The goals of performance management have shifted significantly in recent years, and the old process no longer supports them. Older methods of performance management relied on simply checking a box to determine pay scales. The process wasn’t leveraged to actually improve performance, which is the goal of modern performance management.
“Traditionally performance management has been a top-down process designed to serve HR’s needs, but contemporary performance management puts the employee at the center,” Resker says. “Employees are an organization’s largest stakeholders, so the system should benefit their needs and wants.”
Most employees, especially from younger generations, desire frequent feedback. “We use feedback in a classroom setting to help students move forward, and employees crave that same immediate response,” Poffenroth says. “It allows the employee to pivot in the moment, remember what they’ve done and apply the response immediately.”
Additionally, employees don’t know how they’re being “graded” if the consequences of their actions are discussed only once a year. Engaging in frequent feedback has been shown to be the most effective — and employee-desired — means of performance management because it connects actions with goals for the future.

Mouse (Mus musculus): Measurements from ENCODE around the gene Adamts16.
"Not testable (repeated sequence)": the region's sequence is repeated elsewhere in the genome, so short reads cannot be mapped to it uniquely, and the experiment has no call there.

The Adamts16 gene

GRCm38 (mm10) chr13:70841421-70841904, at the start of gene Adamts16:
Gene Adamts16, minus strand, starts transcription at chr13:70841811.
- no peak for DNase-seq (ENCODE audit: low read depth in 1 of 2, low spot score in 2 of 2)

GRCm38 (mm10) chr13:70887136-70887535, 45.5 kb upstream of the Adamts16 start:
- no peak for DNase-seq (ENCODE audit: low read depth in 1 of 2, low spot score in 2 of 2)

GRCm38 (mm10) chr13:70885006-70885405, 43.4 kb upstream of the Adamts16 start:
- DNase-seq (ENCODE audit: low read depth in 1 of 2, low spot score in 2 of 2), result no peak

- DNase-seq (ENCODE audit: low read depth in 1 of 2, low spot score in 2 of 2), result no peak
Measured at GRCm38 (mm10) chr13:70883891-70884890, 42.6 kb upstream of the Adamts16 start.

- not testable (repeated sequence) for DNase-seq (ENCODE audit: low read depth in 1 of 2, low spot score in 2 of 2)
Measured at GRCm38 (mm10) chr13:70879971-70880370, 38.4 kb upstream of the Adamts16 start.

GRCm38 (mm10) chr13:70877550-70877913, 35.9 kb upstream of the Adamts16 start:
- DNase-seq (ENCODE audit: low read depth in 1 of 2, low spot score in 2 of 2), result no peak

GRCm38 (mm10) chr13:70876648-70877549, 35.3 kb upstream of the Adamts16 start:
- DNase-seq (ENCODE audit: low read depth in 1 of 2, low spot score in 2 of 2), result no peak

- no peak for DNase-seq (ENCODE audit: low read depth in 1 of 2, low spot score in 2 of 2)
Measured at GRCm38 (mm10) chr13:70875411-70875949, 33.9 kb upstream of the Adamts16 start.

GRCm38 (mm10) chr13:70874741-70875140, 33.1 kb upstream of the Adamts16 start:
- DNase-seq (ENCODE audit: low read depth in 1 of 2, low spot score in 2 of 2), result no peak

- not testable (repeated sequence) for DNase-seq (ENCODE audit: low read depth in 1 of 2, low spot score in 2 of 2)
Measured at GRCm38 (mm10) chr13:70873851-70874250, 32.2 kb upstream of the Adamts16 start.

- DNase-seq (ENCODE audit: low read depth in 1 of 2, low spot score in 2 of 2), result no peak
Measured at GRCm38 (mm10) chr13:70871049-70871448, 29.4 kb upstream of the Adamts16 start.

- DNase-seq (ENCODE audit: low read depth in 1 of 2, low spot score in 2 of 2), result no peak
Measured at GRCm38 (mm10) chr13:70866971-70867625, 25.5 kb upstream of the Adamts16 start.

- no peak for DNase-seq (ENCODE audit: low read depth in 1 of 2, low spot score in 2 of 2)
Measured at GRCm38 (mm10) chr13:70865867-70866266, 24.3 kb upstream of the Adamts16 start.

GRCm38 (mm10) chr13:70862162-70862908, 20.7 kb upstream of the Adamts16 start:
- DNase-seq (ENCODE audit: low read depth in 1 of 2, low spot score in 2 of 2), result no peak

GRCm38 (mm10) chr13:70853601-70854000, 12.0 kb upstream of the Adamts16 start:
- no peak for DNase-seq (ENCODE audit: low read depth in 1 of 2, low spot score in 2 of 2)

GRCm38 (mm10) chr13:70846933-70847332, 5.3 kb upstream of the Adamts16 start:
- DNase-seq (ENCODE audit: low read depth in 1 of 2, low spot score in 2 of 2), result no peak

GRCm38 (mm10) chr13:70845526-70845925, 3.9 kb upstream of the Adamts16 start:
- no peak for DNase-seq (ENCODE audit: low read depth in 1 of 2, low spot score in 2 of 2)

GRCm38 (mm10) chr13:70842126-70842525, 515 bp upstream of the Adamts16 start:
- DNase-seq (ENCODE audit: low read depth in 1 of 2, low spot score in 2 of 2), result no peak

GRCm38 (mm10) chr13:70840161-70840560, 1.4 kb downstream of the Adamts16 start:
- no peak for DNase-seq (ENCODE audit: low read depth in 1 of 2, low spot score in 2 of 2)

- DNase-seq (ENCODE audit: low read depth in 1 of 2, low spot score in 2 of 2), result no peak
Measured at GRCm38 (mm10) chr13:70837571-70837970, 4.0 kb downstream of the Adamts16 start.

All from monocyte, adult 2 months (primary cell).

To make the most of performance conversations, they must happen frequently. Psychologically, frequent feedback is far more effective than feedback that only happens on special occasions. “The annual review caused a lot of unnecessary anxiety and stress, which set both employees and managers up for failure,” Poffenroth says. “When humans are overwhelmed, we don't operate at our best. And the part of our brain that shuts down is the prefrontal cortex” — which is largely responsible for creativity.